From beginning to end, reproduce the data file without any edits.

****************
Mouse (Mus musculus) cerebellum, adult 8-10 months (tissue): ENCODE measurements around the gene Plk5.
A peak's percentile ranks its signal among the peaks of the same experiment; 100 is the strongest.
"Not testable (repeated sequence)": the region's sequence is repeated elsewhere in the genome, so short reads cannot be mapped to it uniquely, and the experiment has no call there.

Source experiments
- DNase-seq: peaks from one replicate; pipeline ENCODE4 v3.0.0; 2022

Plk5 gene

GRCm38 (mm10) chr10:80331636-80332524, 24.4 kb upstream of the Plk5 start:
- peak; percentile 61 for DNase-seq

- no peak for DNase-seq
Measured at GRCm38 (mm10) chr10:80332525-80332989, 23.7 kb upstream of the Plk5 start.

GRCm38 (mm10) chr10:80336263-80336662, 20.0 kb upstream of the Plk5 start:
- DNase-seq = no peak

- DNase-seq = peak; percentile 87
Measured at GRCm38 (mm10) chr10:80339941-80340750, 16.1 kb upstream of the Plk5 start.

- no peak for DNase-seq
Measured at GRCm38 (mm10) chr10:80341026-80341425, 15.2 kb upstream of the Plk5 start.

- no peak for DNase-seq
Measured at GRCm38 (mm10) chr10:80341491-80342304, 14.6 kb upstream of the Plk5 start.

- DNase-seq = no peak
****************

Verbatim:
Mouse (Mus musculus) cerebellum, adult 8-10 months (tissue): ENCODE measurements around the gene Plk5.
A peak's percentile ranks its signal among the peaks of the same experiment; 100 is the strongest.
"Not testable (repeated sequence)": the region's sequence is repeated elsewhere in the genome, so short reads cannot be mapped to it uniquely, and the experiment has no call there.

Source experiments
- DNase-seq: peaks from one replicate; pipeline ENCODE4 v3.0.0; 2022

Plk5 gene

GRCm38 (mm10) chr10:80331636-80332524, 24.4 kb upstream of the Plk5 start:
- peak; percentile 61 for DNase-seq

- no peak for DNase-seq
Measured at GRCm38 (mm10) chr10:80332525-80332989, 23.7 kb upstream of the Plk5 start.

GRCm38 (mm10) chr10:80336263-80336662, 20.0 kb upstream of the Plk5 start:
- DNase-seq = no peak

- DNase-seq = peak; percentile 87
Measured at GRCm38 (mm10) chr10:80339941-80340750, 16.1 kb upstream of the Plk5 start.

- no peak for DNase-seq
Measured at GRCm38 (mm10) chr10:80341026-80341425, 15.2 kb upstream of the Plk5 start.

- no peak for DNase-seq
Measured at GRCm38 (mm10) chr10:80341491-80342304, 14.6 kb upstream of the Plk5 start.

- DNase-seq = no peak